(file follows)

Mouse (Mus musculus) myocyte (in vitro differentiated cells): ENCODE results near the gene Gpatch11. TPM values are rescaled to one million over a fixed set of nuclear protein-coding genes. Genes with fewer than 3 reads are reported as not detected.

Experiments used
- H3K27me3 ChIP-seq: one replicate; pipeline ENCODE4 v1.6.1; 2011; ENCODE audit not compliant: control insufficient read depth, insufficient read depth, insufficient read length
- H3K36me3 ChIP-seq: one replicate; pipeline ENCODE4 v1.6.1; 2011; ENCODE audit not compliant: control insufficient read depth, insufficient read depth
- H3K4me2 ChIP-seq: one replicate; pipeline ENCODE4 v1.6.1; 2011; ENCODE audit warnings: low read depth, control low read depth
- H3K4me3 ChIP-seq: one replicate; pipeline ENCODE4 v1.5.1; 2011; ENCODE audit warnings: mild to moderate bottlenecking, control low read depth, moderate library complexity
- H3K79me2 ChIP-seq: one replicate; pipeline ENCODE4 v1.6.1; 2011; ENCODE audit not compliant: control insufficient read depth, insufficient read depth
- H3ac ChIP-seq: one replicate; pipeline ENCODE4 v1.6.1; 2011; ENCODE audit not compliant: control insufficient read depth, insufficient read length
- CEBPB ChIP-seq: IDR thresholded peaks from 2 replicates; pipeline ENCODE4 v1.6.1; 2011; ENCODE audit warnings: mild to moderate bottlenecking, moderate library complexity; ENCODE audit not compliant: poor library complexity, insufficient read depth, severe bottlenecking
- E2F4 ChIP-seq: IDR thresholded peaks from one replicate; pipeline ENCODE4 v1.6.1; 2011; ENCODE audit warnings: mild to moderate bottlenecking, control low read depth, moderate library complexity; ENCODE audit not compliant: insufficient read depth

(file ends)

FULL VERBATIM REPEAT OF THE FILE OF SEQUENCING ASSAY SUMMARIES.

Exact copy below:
Mouse (Mus musculus) myocyte (in vitro differentiated cells): ENCODE results near the gene Gpatch11. TPM values are rescaled to one million over a fixed set of nuclear protein-coding genes. Genes with fewer than 3 reads are reported as not detected.

Experiments used
- H3K27me3 ChIP-seq: one replicate; pipeline ENCODE4 v1.6.1; 2011; ENCODE audit not compliant: control insufficient read depth, insufficient read depth, insufficient read length
- H3K36me3 ChIP-seq: one replicate; pipeline ENCODE4 v1.6.1; 2011; ENCODE audit not compliant: control insufficient read depth, insufficient read depth
- H3K4me2 ChIP-seq: one replicate; pipeline ENCODE4 v1.6.1; 2011; ENCODE audit warnings: low read depth, control low read depth
- H3K4me3 ChIP-seq: one replicate; pipeline ENCODE4 v1.5.1; 2011; ENCODE audit warnings: mild to moderate bottlenecking, control low read depth, moderate library complexity
- H3K79me2 ChIP-seq: one replicate; pipeline ENCODE4 v1.6.1; 2011; ENCODE audit not compliant: control insufficient read depth, insufficient read depth
- H3ac ChIP-seq: one replicate; pipeline ENCODE4 v1.6.1; 2011; ENCODE audit not compliant: control insufficient read depth, insufficient read length
- CEBPB ChIP-seq: IDR thresholded peaks from 2 replicates; pipeline ENCODE4 v1.6.1; 2011; ENCODE audit warnings: mild to moderate bottlenecking, moderate library complexity; ENCODE audit not compliant: poor library complexity, insufficient read depth, severe bottlenecking
- E2F4 ChIP-seq: IDR thresholded peaks from one replicate; pipeline ENCODE4 v1.6.1; 2011; ENCODE audit warnings: mild to moderate bottlenecking, control low read depth, moderate library complexity; ENCODE audit not compliant: insufficient read depth